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Remember and Hope this Christmas

With the ending of every year, it’s natural to look back on the year past and look forward to the year ahead. We can look back and see what was accomplished, what we wished had been accomplished, and reflect on all that was unexpected (which honestly describes most of the past two years). We also look forward into the year ahead. We dream of what may be in front of us and set expectations for what we hope to accomplish. All the time wondering what unexpected events lay ahead.

For Christians though, it is not just the end of the year, but rather the celebration of Christmas that brings this reflective and expectant posture. This holiday, in a unique way, causes us to remember and to hope.

More than any other time of year we take part in all sorts of meaningful, silly, and sometimes strange traditions to help us look back and remember. Remember that 2,000 years ago, something that would change the course of history happened: Jesus came into the world. With Spotify set to fill our homes with songs like “Hark the Herald Angels Sing,” we set up decorations and remember the night “Christ was born in Bethlehem.”

But we don’t just look back and remember; at Christmas we look forward in hope.

Jesus came first in the humblest of ways, but he is coming a second time with glory, authority, and power. Joy came into the world on that first Christmas, but that joy will be complete when at his return, “He rules the world with truth and grace.” While we probably won’t hear of, “the Word of God” riding on a white horse from Revelation 19 preached at a Christmas Eve service, our hearts nonetheless should be stirred towards hope. Hope that the first Christmas two millennia ago is not the only time that Jesus will come to earth. On the trustworthiness of God’s word, we look to the future in hope that he will come again.

As I sit here, in the middle of the Christmas season, my own home full of lights and more nativity scenes than I can count, I can’t help but think how the words “remember” and “hope” reflect my thoughts towards China.

I remember what life was like before the pandemic, when we could easily travel in and out of the country. I remember the joy it was to celebrate Christmas with people who had never known a reason to celebrate before. I remember the friends whom we loved celebrating with and the traditions our family made in our small apartment.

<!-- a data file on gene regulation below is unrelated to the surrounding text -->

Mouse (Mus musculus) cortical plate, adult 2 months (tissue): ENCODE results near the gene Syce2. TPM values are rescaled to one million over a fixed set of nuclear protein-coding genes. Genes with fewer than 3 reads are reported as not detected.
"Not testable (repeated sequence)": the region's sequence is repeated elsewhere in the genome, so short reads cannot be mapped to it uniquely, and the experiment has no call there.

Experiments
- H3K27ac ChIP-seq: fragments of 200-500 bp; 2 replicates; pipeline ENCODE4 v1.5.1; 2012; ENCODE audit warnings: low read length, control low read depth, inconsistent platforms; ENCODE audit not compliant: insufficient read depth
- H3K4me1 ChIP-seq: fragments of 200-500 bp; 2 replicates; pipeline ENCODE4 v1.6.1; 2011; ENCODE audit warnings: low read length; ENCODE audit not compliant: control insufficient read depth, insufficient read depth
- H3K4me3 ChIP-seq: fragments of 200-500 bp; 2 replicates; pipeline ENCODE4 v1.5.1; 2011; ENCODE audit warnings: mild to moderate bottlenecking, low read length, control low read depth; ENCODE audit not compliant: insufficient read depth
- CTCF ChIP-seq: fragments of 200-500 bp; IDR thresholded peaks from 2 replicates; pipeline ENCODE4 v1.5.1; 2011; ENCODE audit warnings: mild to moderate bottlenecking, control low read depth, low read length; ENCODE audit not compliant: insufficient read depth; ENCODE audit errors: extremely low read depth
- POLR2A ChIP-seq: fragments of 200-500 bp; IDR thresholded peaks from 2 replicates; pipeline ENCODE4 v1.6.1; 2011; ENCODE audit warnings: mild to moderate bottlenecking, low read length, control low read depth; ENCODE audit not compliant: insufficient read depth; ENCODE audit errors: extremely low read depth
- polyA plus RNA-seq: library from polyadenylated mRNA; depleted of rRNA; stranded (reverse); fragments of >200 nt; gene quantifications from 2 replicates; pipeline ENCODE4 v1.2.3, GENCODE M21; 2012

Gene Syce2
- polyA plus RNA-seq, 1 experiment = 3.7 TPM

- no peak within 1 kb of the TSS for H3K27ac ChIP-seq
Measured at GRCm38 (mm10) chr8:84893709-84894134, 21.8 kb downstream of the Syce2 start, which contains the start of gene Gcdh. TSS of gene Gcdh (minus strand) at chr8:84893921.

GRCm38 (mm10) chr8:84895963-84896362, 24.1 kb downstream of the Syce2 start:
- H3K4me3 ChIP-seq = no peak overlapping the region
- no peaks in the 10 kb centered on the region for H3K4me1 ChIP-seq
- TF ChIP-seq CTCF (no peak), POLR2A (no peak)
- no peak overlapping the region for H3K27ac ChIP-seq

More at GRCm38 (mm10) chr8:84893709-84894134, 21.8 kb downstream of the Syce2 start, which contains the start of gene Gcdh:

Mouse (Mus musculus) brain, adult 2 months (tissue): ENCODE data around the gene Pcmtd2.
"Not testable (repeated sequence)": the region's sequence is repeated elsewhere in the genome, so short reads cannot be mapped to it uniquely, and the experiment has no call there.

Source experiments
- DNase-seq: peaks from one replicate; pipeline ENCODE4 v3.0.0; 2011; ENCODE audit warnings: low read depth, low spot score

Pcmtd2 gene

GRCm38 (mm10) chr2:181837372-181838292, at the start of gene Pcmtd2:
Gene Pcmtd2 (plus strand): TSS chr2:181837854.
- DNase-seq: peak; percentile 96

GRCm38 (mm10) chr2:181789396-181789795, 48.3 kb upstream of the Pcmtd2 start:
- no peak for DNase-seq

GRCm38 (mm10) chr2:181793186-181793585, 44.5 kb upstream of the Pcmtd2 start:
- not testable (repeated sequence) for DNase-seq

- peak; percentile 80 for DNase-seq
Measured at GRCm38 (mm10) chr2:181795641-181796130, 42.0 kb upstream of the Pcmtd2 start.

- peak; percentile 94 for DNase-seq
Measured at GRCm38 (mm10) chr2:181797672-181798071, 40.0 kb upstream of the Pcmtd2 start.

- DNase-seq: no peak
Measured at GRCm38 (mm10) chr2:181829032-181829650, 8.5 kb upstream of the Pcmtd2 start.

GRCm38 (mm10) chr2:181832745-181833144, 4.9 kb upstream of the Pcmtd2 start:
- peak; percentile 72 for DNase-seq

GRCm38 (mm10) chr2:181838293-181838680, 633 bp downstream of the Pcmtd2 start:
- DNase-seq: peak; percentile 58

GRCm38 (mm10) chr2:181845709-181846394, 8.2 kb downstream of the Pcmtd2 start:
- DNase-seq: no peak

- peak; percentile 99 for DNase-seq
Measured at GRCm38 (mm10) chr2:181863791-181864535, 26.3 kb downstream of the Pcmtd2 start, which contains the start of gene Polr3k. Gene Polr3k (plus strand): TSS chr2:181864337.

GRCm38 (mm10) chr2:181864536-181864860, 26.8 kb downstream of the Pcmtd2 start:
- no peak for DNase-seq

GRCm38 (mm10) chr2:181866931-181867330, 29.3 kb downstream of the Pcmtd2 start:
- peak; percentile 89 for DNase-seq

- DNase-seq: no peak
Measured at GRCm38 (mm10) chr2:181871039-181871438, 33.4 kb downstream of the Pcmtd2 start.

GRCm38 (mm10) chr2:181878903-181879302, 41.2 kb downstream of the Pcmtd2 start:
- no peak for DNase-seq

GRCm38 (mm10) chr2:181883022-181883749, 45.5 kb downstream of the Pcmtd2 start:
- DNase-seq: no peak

I also look forward with hope. I hope to one day soon be back with those friends and revive those traditions. I hope to celebrate Christmas again with people who have never done so before. And I hope that viruses will cease, and borders reopen so that travel once again can resume.

With each passing month of the pandemic, the fragility of those hopes is exposed. I realize that while I hope and pray for those things to be a reality again, I have no guarantee that they ever will be. My hope for a “normalized” world can sway with each news story I read.

But that hope is utterly unlike the hope that Christmas brings. The hope that Christmas brings is not altered by a virus, the closing of borders, or international politics. The hope that Christmas brings is secure as ever. In 2022, there may continue to be travel restrictions as to where we can, “Tell it on the mountain,” but the reality of Jesus’ first coming and the hope of his second has not changed in the slightest.

I love the example of Anna in Luke 2. Her world had been turned upside down at the death of her husband, and yet her hope in the promises of God remained steady for decades. The last two years have adjusted all our interactions with China. Like Anna our world is different; this is not what we expected. But like Anna, what we rest on and what we hope in remains the same: Jesus has come, and he will come again.

This season, as you remember and hope in the coming of Christ, we at ChinaSource wish you all a very Merry Christmas.

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Image credit: Sixteen Miles Out on Unsplash.

Noah Samuels

Noah Samuels (pseudonym) has lived in China for over a decade pastoring and working alongside local churches. View Full Bio

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